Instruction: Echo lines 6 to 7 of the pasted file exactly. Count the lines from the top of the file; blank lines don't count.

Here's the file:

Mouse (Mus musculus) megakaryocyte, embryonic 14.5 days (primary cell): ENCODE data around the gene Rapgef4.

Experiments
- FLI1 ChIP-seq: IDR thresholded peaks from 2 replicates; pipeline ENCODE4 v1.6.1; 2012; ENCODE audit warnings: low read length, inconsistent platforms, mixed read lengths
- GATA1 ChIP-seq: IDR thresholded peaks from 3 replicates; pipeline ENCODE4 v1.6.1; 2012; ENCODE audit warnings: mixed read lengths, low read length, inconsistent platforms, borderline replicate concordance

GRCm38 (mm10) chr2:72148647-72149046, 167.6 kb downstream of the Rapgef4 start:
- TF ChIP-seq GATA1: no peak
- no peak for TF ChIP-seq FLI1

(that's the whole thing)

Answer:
- TF ChIP-seq GATA1: no peak
- no peak for TF ChIP-seq FLI1